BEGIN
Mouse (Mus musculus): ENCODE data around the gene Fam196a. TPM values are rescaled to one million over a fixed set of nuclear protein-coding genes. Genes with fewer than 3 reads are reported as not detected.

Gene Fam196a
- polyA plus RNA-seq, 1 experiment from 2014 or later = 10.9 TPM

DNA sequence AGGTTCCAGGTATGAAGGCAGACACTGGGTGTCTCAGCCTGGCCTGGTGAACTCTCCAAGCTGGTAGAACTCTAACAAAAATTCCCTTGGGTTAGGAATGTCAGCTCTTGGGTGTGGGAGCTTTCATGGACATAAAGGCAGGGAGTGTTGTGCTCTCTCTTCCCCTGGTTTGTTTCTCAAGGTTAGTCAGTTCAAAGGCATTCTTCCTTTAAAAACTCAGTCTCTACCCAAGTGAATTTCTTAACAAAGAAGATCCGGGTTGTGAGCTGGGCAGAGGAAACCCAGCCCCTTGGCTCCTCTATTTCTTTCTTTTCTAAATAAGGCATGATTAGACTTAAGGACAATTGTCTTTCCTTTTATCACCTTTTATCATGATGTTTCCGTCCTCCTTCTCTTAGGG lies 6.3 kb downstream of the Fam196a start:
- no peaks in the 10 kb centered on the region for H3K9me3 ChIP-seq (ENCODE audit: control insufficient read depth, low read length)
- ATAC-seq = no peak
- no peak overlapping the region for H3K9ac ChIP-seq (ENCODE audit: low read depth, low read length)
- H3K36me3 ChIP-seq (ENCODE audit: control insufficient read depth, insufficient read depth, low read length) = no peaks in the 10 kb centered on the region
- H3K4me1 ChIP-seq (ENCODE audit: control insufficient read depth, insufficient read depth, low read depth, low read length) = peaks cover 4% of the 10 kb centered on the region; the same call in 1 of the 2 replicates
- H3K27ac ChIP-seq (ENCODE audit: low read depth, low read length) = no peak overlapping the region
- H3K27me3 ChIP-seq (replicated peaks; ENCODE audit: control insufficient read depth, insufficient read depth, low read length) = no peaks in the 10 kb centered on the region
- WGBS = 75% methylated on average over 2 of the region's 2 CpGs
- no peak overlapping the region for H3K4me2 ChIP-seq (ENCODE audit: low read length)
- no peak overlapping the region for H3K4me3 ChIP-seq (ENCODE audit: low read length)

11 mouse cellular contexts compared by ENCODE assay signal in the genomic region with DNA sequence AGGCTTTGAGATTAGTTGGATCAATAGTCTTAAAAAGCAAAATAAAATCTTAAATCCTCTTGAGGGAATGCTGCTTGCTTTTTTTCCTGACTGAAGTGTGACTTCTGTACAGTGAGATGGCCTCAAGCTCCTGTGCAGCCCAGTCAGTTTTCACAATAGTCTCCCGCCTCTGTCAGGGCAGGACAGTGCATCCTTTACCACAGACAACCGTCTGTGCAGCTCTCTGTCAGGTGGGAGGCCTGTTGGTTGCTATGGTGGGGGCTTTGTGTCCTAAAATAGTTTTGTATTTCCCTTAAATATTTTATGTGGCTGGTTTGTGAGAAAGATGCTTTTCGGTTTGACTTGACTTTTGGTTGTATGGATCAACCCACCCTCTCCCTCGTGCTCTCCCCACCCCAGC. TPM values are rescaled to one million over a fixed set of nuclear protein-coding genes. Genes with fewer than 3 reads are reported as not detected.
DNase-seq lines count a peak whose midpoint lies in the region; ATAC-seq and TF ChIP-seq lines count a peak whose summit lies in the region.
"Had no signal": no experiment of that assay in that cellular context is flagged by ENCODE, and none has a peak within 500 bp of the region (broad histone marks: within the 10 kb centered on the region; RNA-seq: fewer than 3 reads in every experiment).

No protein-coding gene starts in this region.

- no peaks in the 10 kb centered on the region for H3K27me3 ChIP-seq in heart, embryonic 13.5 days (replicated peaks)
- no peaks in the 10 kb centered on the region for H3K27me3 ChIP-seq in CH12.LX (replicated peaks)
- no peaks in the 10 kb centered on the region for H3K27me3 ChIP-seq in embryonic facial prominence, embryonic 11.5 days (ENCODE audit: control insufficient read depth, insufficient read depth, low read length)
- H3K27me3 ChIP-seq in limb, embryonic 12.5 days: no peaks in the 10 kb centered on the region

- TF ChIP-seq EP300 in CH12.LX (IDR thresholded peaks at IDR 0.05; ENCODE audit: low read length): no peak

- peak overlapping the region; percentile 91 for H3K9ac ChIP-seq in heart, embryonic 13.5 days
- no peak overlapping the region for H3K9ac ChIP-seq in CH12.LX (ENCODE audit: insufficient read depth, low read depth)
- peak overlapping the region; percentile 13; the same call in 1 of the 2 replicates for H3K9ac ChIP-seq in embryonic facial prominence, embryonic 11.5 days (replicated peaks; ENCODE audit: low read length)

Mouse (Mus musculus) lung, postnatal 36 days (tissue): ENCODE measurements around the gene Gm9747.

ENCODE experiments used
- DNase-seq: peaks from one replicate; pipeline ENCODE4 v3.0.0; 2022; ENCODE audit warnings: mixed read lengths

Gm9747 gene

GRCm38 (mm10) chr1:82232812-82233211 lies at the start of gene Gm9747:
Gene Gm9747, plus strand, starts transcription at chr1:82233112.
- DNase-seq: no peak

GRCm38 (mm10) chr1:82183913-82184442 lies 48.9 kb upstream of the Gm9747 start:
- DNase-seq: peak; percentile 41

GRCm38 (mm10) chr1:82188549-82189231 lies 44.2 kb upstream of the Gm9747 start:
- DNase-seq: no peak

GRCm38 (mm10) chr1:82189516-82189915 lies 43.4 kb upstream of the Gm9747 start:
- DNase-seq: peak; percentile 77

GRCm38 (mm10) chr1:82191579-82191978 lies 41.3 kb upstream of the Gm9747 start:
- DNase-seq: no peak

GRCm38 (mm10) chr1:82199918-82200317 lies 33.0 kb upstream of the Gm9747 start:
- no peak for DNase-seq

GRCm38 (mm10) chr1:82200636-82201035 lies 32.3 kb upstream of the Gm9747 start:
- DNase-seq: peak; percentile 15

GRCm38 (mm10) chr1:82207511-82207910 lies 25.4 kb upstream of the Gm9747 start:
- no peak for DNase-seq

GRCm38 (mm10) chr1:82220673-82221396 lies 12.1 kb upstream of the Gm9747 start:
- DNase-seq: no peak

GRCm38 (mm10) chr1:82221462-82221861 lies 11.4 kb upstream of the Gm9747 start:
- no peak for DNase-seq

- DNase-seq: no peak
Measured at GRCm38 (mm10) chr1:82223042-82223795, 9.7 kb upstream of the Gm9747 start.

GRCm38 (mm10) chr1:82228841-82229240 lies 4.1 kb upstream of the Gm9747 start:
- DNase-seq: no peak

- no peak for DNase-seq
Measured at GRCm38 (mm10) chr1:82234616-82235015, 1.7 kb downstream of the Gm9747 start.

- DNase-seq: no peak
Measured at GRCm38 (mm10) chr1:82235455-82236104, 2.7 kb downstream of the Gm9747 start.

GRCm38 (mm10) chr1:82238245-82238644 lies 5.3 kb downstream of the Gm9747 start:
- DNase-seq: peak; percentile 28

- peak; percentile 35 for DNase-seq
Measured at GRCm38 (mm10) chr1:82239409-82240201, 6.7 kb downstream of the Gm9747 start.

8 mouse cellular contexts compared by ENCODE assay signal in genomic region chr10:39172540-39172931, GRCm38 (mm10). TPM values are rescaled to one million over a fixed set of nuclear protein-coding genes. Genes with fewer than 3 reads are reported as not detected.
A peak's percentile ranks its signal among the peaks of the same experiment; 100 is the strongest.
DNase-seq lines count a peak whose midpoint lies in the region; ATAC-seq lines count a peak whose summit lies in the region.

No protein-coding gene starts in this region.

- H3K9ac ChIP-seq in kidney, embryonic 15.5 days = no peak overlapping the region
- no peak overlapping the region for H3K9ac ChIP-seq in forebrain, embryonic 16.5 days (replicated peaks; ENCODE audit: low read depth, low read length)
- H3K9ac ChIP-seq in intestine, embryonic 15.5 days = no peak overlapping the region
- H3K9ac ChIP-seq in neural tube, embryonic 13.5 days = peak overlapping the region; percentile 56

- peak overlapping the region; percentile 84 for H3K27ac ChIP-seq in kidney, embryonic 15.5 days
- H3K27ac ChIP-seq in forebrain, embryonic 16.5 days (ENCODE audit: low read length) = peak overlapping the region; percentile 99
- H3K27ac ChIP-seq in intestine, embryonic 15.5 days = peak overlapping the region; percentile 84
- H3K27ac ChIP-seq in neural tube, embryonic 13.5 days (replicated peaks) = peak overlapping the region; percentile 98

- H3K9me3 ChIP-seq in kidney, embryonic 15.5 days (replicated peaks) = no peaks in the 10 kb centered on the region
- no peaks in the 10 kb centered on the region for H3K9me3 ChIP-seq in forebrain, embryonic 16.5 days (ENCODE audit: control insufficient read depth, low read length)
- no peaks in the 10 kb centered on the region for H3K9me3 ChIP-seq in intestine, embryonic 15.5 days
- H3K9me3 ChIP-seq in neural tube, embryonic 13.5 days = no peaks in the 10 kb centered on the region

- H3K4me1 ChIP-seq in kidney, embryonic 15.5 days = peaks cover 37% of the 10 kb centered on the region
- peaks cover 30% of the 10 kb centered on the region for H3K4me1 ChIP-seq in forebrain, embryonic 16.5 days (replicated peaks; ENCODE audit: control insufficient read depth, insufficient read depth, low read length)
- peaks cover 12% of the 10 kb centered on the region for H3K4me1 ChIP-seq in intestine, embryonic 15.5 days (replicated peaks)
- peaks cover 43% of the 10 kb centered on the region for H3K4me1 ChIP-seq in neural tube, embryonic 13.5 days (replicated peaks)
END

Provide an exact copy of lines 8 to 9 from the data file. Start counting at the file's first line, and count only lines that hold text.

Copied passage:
- H3K36me3 ChIP-seq (ENCODE audit: control insufficient read depth, insufficient read depth, low read length) = no peaks in the 10 kb centered on the region
- H3K4me1 ChIP-seq (ENCODE audit: control insufficient read depth, insufficient read depth, low read depth, low read length) = peaks cover 4% of the 10 kb centered on the region; the same call in 1 of the 2 replicates